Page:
If you always wonder how to best set the boat rigging and improve your sailing performance when you are in a downwind position, here are some insights and tips:
The wind strength seem to decrease when sailing downwind, due to the effect of apparent wind. You will be sailing with the waves and not have to balance the boat so much. With the sails eased out fully and the wind blowing from behind the boat, there is no heeling force to balance against. The helmsman sit on the windward side while the crew move to leeward to balance the helmsman weight.
Downwind course involved mainly the broad reach, training run and dead run positions.
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TIP #1: Adjust the rigging
Did you know that when sailing downwind, the rig can be eased forward to allow more fullness of the sails?
Release the backstay, vang and main outhaul, ease the jib and main halyard slightly, and release the main sheet fully.
Downwind settings recommendations
- Always let the rig forward when sailing downwind
- Ease off the backstay (and slightly ease the jib halyard to pull the rig forward, when in use)
- The main traveller can be kept high with the sheet and vang trimmed on to keep the main from flogging
- Adjust the vang tension as the boat is picking up speed by easing it slightly
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TIP #2: Controlled gybing
Maintaining a course downwind is challenging!
A sailboat gybe when changing direction whilst sailing downwind. The boom is fully let out and must be controlled during the gybe.
Any sudden wind change or steering mistake can cause the boom to swing dangerously across the boat triggering an accidental Gybe (or change in tack)
You can check the boom safety during a gybe from our previous article “Beginners need to be aware of sailing risks and safety precautions”.
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TIP #3: Adjust sails trim to your point of sail
From a ‘beam reach’, the skipper bear away to sail on a ‘broad reach’ position.
The crew eases out both sails until they set correctly, watching the luff and telltales to achieve optimum
trim. In strong winds, a broad reach is likely to be the fastest point of sailing. From the broad reach, the helmsman bear away to a ‘training run’ so that the wind comes over one stern quarter and ease the sails out as for as possible. The jib should be set using the telltales or by watching for a shaking luff. Depending on the strength of the wind, the crew should sit in the middle of the boat or to leeward to balance the weight of the helmsman who is seated on the windward side.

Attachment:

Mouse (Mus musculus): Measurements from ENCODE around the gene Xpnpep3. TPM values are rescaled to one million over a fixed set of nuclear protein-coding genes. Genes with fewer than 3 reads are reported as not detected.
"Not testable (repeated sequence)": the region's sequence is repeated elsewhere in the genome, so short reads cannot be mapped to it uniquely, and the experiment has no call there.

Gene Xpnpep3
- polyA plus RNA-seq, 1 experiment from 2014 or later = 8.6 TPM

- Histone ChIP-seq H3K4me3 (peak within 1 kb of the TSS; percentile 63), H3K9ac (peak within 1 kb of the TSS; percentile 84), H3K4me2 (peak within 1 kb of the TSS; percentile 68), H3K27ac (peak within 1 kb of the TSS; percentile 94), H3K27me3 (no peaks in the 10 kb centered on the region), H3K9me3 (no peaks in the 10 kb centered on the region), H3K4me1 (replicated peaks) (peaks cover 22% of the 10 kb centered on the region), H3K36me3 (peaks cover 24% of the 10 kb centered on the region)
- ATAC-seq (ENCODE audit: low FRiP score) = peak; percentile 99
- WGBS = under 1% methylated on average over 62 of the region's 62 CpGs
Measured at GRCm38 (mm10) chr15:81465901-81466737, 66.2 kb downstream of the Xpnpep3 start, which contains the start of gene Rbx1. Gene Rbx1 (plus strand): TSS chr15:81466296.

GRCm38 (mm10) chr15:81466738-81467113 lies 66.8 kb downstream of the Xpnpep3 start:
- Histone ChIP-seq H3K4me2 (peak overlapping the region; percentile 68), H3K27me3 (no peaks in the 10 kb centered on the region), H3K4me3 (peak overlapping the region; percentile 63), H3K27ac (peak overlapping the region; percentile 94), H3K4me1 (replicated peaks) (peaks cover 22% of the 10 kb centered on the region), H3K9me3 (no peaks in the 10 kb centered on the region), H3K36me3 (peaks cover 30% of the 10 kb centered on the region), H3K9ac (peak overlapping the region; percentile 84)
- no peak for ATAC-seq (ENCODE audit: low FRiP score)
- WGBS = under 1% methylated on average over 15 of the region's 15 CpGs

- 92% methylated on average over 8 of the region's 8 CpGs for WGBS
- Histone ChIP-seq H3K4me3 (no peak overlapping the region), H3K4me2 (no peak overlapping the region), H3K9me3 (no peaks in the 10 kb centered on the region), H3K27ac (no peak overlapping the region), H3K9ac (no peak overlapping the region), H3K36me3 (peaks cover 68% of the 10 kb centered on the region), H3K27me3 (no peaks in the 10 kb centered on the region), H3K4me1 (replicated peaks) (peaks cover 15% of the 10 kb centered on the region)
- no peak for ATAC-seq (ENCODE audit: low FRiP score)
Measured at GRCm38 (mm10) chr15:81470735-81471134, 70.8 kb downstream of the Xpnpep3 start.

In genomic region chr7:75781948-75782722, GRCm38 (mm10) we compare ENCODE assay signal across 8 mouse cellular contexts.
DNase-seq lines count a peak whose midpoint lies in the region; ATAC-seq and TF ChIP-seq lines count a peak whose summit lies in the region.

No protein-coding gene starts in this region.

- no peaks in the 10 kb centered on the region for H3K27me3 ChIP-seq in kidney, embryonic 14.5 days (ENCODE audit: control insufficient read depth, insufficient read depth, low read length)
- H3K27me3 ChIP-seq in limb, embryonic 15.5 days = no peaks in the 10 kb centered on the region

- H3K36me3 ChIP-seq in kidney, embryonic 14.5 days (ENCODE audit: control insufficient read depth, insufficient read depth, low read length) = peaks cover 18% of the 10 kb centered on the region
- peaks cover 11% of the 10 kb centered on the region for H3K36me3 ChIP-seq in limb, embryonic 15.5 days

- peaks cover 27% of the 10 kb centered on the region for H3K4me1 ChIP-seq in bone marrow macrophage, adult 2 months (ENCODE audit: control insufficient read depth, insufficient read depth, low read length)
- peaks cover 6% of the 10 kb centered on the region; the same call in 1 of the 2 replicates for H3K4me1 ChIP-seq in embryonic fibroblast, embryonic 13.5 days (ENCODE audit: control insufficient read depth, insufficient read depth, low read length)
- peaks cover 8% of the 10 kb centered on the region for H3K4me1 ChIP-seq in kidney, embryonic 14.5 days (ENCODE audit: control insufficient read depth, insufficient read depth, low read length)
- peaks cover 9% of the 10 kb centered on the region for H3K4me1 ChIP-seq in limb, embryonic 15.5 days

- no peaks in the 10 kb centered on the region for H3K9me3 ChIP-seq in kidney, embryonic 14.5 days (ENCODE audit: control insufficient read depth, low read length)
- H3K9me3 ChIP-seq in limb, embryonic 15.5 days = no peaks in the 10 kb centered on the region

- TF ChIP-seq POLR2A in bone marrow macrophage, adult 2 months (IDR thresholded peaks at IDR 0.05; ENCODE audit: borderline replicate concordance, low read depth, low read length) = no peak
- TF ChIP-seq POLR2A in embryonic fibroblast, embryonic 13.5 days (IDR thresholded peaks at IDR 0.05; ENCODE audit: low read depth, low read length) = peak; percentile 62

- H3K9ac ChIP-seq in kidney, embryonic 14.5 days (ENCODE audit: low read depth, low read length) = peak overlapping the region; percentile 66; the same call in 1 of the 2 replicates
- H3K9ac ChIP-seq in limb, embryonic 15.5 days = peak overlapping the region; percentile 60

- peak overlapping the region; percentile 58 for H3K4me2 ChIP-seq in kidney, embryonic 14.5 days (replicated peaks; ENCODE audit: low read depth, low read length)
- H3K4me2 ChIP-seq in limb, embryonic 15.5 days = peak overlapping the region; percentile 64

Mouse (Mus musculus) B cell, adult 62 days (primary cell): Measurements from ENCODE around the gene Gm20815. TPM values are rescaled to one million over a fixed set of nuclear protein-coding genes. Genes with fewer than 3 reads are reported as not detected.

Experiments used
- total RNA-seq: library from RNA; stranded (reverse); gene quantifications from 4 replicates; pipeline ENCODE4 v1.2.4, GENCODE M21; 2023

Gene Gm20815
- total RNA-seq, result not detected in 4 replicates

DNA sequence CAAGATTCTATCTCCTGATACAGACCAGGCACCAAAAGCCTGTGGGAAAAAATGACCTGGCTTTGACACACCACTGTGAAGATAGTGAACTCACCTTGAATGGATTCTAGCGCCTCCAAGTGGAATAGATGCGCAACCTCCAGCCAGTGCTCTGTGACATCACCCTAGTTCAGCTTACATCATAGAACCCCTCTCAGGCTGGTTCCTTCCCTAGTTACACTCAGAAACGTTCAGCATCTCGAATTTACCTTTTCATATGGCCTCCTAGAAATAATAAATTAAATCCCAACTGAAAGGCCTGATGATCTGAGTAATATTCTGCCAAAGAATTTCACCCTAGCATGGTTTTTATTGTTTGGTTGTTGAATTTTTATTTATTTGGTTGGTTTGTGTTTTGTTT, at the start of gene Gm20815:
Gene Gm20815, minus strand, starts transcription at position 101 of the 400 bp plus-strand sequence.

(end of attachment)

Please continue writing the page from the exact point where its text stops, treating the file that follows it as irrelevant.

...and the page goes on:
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TIP #4: Goose-winging the jib
Once you have gain confidence on a run, you can try ‘goose-winging’ by setting the jib on the opposite side of the mainsail.
When sailing downwind, the jib may stall. By projecting the jib out of the mainsail ‘wind shadow’, the sail can fill and stabilise. The use of a pole to hold the headsail out will increase the sailing angle and performance. ‘Goose-winging’ is when the crew set up the jib on the opposite side of the mainsail.
This increases the speed, helps balance the boat and make it easier to steer. To goose wing, the boat bear away to a dead run so that the wind is coming directly over the transom. This makes the jib collapse as it is now in the wind shadow of the mainsail. Pull it across the foredeck using the other jib sheet until it fills with wind and set on the opposite side of the boat.
To maximize performance running downwind, the jib can be poled out to expand the sail area exposed to the wind, or replaced by a spinnaker.
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TIP #5: Jib pole versus spinnaker
These are the pros and cons of having a Jib pole versus a spinnaker set up.
- For simplicity and convenience, a deployed pole allows the jib to add power or speed but the sail is relatively small and heavy
- The spinnaker can be almost two to three times the size of the jib, which is one of the reason why it improves speed
- Spinnakers are light and work very effectively, but are a lot of work to set, trim and take down
- Deploying a pole or a spinnaker varies depending of the wind direction or point of sail
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TIP #6: Spinnaker safety
Make sure you check the weather forecast on a regular basis, so you can be prepared for whatever the weather might bring. We recommend an amazing free application called windytv with their ‘easy to use’ animated weather map.
Sailing downwind can be challenging since the sail area is increased by the spinnaker and the various manoeuvres require skills. A safety limit of 20 knots for flying a spinnaker is recommended, since a simple mistake in heavy winds could put the boat and the crew at risk. Consequently a crew with limited experience might consider staying under jib or Genoa as true wind increases over 15-20 knots.
Symmetric spinnaker sails can be hoisted to the top of the mast (‘masthead spinnakers’) or above the forestay ((‘fractional spinnakers’).
These are smaller in size and more suited for heavy conditions or close reaching.
- Fractional: Fitted above the forestay
- Masthead: Fitted to the top of the mast – with a longer pole
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Sailing tips by www.prepsail.com
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